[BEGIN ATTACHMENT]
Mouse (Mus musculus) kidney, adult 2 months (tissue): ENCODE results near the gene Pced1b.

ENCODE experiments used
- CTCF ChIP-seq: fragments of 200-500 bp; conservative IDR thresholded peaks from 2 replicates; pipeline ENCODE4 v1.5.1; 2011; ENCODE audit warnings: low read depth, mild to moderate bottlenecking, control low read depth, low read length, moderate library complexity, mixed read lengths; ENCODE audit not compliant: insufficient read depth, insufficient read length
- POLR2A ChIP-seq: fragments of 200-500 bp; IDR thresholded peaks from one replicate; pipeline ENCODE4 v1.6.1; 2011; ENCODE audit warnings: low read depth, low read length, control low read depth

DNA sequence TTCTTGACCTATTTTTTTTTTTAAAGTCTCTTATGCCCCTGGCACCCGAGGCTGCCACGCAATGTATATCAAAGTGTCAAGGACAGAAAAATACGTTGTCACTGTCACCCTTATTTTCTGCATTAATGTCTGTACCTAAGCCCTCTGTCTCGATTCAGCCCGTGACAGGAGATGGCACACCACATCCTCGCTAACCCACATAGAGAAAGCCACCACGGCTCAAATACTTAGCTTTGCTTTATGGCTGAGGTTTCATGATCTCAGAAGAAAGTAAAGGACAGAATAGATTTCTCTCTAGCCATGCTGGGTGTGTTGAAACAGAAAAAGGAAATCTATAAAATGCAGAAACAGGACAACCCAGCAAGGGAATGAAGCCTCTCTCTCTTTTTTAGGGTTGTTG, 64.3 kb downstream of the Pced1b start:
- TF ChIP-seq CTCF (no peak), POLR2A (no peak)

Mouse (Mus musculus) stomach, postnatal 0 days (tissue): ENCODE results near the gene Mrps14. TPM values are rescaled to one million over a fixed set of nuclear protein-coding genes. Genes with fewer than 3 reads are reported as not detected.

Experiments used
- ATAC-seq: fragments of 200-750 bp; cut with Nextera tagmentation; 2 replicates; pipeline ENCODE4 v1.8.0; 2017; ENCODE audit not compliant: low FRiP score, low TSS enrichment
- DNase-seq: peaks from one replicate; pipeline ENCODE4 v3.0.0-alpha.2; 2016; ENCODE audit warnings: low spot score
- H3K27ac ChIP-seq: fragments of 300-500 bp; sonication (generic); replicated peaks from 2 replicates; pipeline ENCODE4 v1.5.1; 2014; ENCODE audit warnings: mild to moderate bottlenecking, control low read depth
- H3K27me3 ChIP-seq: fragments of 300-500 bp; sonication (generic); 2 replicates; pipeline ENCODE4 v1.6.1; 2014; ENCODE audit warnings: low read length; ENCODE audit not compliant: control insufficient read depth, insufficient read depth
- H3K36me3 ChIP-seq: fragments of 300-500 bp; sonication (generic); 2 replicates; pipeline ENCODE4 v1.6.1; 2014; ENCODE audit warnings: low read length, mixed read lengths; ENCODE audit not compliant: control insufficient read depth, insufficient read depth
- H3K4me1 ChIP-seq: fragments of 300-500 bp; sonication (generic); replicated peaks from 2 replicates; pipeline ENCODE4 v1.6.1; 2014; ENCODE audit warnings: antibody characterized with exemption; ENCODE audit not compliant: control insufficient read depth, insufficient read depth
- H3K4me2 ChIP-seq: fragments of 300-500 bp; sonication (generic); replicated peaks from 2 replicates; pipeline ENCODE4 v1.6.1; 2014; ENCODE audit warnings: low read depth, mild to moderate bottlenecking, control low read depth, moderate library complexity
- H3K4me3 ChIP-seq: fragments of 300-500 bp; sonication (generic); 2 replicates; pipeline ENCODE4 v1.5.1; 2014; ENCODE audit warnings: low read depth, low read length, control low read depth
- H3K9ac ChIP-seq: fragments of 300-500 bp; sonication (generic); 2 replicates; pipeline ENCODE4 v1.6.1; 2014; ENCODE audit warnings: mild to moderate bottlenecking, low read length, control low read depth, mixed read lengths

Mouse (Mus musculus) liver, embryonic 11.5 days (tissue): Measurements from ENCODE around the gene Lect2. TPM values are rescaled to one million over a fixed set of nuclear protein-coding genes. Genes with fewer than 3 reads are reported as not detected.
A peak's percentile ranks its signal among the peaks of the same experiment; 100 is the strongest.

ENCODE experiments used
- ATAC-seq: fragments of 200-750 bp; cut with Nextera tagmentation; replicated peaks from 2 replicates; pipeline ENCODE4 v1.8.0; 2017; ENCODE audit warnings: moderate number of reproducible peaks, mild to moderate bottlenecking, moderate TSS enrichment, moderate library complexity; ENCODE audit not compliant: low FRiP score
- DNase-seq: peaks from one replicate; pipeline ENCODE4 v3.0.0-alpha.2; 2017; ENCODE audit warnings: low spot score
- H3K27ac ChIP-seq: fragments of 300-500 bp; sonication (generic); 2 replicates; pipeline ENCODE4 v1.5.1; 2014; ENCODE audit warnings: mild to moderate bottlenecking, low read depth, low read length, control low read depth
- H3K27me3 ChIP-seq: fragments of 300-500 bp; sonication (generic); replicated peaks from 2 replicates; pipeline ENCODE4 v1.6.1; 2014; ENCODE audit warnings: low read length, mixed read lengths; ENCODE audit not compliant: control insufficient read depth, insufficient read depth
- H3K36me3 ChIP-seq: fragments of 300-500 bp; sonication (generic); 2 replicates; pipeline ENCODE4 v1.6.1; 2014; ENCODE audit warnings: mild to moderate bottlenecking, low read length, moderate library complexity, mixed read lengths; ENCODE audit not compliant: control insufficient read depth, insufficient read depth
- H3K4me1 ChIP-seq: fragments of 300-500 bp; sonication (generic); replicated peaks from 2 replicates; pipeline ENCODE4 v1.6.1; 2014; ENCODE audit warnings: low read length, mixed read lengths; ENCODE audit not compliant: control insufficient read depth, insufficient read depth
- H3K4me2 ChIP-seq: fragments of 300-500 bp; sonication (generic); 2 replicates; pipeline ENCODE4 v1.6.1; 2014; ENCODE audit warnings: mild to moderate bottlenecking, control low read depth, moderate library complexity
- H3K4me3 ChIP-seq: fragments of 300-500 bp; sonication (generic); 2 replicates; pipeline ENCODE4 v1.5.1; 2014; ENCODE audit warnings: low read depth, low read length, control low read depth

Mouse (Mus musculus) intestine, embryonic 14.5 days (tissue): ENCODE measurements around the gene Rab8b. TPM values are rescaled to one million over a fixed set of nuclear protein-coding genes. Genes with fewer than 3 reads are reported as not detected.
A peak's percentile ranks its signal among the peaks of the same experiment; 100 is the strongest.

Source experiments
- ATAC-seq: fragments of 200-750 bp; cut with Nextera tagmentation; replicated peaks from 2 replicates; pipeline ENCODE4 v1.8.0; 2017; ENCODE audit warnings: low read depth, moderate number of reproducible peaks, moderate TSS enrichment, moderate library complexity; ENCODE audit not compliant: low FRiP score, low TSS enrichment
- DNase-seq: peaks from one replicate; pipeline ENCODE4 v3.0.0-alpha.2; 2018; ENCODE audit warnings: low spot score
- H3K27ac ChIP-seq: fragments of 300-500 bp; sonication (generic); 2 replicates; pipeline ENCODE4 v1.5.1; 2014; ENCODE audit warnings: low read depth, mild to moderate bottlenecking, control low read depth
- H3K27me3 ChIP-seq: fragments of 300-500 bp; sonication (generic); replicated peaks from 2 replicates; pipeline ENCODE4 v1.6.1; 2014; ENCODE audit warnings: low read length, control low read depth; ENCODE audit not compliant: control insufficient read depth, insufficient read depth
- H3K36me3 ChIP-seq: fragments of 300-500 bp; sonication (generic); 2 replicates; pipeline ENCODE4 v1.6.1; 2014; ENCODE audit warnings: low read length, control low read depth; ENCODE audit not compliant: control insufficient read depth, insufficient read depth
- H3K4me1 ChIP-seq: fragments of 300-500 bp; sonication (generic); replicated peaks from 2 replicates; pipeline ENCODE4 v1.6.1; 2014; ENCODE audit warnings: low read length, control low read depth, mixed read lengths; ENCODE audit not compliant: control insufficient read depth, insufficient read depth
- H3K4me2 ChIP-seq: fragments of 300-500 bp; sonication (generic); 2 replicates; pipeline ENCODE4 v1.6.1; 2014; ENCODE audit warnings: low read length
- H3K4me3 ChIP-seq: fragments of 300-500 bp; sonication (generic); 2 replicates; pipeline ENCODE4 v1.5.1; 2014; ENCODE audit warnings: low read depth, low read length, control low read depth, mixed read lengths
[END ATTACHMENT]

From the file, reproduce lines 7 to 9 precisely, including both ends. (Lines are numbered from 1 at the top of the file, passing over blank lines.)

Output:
Mouse (Mus musculus) stomach, postnatal 0 days (tissue): ENCODE results near the gene Mrps14. TPM values are rescaled to one million over a fixed set of nuclear protein-coding genes. Genes with fewer than 3 reads are reported as not detected.

Experiments used
- ATAC-seq: fragments of 200-750 bp; cut with Nextera tagmentation; 2 replicates; pipeline ENCODE4 v1.8.0; 2017; ENCODE audit not compliant: low FRiP score, low TSS enrichment